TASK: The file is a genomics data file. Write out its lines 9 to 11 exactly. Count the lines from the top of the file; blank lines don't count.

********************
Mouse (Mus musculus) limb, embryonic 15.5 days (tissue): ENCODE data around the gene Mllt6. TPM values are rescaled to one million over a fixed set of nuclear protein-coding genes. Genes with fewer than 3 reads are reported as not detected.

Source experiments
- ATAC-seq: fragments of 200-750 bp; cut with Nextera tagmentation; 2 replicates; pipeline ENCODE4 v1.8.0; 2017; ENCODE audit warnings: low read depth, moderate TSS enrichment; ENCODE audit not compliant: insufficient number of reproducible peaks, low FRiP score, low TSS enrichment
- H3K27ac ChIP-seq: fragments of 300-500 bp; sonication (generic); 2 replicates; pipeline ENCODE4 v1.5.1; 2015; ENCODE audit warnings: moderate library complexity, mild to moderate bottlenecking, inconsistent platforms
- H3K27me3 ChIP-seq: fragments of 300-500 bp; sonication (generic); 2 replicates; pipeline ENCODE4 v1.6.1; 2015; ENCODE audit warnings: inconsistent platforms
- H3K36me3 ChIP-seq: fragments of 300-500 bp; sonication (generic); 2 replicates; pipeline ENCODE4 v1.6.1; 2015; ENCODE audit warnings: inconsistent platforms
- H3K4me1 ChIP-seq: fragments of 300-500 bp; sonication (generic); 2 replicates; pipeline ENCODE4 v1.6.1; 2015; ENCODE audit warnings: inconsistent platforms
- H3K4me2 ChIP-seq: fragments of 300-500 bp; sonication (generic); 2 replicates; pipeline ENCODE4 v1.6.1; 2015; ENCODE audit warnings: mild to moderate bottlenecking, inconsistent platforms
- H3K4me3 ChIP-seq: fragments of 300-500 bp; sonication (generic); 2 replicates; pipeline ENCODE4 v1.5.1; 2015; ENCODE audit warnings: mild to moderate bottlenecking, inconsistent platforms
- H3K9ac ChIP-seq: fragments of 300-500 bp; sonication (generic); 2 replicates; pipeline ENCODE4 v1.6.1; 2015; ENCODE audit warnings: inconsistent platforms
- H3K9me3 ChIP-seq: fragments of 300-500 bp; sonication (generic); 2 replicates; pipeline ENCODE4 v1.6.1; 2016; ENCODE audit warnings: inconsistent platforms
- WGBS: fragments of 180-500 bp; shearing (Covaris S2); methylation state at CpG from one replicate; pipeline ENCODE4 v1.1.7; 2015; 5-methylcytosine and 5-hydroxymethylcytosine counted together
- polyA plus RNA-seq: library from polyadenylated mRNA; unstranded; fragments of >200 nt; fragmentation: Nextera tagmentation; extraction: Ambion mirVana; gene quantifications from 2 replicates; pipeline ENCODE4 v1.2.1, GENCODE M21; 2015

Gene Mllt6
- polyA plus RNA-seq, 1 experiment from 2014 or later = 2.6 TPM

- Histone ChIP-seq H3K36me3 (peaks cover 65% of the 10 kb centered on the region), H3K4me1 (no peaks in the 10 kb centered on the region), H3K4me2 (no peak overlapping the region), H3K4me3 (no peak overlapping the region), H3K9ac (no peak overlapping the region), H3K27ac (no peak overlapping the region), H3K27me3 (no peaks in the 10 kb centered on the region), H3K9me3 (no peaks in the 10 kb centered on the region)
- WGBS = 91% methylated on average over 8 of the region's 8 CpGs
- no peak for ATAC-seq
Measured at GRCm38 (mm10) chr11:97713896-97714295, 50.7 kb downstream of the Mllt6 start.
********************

- H3K4me3 ChIP-seq: fragments of 300-500 bp; sonication (generic); 2 replicates; pipeline ENCODE4 v1.5.1; 2015; ENCODE audit warnings: mild to moderate bottlenecking, inconsistent platforms
- H3K9ac ChIP-seq: fragments of 300-500 bp; sonication (generic); 2 replicates; pipeline ENCODE4 v1.6.1; 2015; ENCODE audit warnings: inconsistent platforms
- H3K9me3 ChIP-seq: fragments of 300-500 bp; sonication (generic); 2 replicates; pipeline ENCODE4 v1.6.1; 2016; ENCODE audit warnings: inconsistent platforms